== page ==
Saltwater Fishing Tackle

Don't Fret About Saltwater Fishing. Here's How to Tackle It

Fishing is an industry and sport like no other, and best described first hand. The equipment and gear are very different, and the different types of fishing tackles used are game specific.
A saltwater fishing tackle is the equipment used to catch fish at sea. The gear is essential to fishermen who operate on a commercial level and also by 'sport' fisherman. The term enjoys the etymology that implies 'apparatus for fishing'. It is also recorded as the 'act of tackling', more in the sport sense. In a broader sense, a saltwater fishing tackle is almost any equipment or gear used by a fisherman to catch fish. It is attached to the end of the fishing line, and includes hooks, leaders, and swivels. It also includes lures or bait, leaders, rods, trawls, traps and floats, and even harpoons.
Fishing Hook
The fish hook basically impales the fish in the mouth or snags the body of the fish. This tackle has been employed for centuries to catch saltwater fish, and in fact, it features as 'one of the top twenty tools in the history of man'! Fish hooks are attached to the line, and there are a variety of fish hooks in the world. They differ according to size, shape, design, and material. Although the intended purpose of the hook is obvious, these fishing tackles are also designed to hold various types of artificial and dead or live baits, or to be integrated into other devices.
Fishing Plummet or Sinker
This is a weight! It is an attachment used to sink a bait more rapidly. This is done with the intent to increase the distance at which it is cast. The plummet is made of lead. It is shaped like a pipe-stem, swelling at the center. The design includes loops of wire on either end, to attach to the rod or line. The weight or this saltwater fishing plummet or sinker is around a couple of pounds or more for sea bass, and much lesser in the case of trout. However, the use of lead based sinkers are now being banned due to the fear of toxic lead poisoning observed among waterbirds and other aquatic organisms.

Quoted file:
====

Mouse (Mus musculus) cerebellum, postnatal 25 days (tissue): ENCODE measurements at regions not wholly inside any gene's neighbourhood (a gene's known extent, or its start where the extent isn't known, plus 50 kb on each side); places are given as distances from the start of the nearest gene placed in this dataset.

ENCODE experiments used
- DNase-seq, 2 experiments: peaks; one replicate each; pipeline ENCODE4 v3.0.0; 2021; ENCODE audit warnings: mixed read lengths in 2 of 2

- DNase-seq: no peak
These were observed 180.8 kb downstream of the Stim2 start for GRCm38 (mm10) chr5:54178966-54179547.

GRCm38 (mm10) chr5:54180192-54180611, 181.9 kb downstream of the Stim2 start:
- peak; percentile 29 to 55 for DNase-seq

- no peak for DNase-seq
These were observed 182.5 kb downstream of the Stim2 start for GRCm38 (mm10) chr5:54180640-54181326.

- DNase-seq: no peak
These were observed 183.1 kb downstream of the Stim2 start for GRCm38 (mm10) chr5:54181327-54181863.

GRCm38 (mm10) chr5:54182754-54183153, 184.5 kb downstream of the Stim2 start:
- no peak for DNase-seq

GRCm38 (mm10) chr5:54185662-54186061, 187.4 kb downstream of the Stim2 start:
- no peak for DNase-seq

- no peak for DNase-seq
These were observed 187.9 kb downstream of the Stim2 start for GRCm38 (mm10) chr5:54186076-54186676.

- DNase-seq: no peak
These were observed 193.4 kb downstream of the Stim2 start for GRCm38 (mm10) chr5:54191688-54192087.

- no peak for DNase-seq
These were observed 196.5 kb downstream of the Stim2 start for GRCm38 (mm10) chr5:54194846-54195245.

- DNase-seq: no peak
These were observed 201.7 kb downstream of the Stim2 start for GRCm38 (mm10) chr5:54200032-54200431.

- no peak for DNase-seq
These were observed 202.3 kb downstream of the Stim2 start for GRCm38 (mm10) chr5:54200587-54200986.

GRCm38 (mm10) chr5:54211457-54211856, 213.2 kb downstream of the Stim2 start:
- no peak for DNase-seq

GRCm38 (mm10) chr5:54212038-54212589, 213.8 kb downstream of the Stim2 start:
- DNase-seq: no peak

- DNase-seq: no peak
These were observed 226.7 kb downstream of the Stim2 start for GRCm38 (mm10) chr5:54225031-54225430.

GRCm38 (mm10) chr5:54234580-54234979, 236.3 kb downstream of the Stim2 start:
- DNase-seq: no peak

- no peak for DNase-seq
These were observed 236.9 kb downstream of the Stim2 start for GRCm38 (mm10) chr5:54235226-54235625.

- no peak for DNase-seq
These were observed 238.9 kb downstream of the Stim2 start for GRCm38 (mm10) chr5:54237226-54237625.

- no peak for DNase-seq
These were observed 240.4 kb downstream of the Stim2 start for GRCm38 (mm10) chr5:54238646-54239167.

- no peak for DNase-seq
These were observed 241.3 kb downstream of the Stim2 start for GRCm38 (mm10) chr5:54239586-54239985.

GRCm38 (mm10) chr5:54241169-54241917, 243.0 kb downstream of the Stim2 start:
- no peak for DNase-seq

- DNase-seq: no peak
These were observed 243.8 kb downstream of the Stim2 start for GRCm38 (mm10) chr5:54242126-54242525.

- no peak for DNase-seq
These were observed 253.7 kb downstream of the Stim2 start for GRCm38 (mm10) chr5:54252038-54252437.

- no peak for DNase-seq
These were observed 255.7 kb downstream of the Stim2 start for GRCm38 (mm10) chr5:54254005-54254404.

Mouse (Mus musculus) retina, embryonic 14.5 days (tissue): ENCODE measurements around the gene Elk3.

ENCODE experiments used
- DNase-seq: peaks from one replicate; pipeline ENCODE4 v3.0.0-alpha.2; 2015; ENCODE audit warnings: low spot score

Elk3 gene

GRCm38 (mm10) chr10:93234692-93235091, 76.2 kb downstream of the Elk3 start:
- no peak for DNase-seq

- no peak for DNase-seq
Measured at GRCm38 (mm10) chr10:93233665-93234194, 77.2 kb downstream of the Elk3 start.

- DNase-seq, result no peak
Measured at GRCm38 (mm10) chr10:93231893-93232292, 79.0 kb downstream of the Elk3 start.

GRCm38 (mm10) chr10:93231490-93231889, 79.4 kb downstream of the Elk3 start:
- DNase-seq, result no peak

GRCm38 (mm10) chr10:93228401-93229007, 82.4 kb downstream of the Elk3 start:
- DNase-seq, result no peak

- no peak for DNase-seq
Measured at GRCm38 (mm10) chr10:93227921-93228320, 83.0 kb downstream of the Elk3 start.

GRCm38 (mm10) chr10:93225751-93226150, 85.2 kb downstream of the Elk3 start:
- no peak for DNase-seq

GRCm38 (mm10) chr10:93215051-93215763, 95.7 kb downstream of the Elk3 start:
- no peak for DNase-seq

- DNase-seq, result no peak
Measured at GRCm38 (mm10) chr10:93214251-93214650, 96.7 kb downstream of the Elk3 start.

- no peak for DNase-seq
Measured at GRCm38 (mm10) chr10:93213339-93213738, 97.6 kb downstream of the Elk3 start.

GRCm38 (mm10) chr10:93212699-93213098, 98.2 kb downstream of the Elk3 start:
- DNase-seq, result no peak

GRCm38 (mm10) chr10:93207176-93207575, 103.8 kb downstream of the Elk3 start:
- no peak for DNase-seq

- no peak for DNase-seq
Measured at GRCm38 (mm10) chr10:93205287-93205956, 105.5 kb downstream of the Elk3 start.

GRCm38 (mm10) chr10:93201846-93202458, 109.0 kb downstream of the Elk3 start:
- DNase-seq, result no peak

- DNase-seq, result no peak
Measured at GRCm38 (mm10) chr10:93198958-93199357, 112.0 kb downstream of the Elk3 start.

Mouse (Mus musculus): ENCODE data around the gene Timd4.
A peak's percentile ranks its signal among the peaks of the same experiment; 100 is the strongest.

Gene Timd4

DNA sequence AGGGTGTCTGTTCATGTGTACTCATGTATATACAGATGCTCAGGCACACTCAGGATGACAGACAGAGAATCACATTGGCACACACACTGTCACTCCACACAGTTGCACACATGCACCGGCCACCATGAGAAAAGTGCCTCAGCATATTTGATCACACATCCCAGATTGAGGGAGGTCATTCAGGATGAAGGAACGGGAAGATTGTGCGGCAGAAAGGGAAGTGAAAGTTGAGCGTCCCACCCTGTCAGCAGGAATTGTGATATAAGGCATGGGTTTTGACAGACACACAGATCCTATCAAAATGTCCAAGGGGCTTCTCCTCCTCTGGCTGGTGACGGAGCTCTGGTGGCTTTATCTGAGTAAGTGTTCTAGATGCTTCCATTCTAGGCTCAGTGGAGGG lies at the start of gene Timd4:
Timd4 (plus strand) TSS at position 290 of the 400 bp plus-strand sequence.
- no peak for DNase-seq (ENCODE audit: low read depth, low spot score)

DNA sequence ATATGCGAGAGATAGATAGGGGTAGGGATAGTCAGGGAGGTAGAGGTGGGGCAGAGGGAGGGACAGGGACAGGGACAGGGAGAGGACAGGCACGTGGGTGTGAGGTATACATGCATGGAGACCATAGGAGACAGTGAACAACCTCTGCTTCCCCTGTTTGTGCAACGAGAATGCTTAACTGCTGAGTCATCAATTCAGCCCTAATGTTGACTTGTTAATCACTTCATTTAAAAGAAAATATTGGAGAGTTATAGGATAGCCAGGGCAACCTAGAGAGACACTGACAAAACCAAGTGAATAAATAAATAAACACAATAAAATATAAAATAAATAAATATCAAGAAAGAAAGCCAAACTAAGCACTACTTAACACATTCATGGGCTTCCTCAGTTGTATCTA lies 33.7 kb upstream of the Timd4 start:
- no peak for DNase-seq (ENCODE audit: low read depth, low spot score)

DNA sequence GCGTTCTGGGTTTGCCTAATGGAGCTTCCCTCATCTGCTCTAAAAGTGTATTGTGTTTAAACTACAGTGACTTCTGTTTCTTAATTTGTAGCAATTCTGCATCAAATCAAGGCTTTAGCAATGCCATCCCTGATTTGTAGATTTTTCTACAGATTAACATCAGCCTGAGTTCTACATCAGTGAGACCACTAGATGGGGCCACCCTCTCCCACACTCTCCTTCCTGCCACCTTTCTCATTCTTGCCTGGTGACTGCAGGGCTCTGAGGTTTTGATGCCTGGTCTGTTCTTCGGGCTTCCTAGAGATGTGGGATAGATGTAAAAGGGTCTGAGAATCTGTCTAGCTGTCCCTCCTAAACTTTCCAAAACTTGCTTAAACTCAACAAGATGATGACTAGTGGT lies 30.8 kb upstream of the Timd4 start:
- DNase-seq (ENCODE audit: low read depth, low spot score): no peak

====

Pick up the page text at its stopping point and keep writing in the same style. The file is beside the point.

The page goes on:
Swivel Sinker
The swivel sinker has loops instead of loops on each end. This feature prevents twisting and tangling, and the device is a must in trolling. A variant is the slide sinker that is used for 'bottom fishing'. The slide sinker allows the line to slip through the tube when the fish bites. This sinker works very well, since the fisherman can feel even the smallest bite. Split shots are also used, especially in the case of trout fishing, instead of a sinker, and independent swivels do well to prevent entanglement of the fishing line.
Fishing Reel
A fishing reel is probably the most traditional fishing equipment or device. It is basically employed for retrieval of the line and catch, via the design that includes a spool and axle. The optimized use of the saltwater fishing reel is seen in angling, a purely recreational sport. The reel is an attachment to the fishing rod. It is usually used in conjunction, but there are special varieties that are mounted directly to the gunwales. This is most observed in Chinese paintings and records that date back to approximately 1195 A.D! George Snyder of Kentucky is credited with the invention of the popular bait casting design.
Downrigger
The downrigger is used by trolling. This device is designed to place a lure at a desired and predetermined depth. A downrigger design comprises a large weight suspended from a rod-like device. A stainless steel cable is used for suspending the weight. The operation involves the bait being attached to the downrigger wire. The reel holds the bait and the wire together.
Saltwater fishing tackles serve different purposes and are personal preferences of fishermen. They allow the optimized use of the bait and vessel, with the help of the designs that fit in different situations.
Fishing Pole on Downrigger
Fishing reel
lead sinker
Group of fishing sinkers
Fishing Hook
May Fly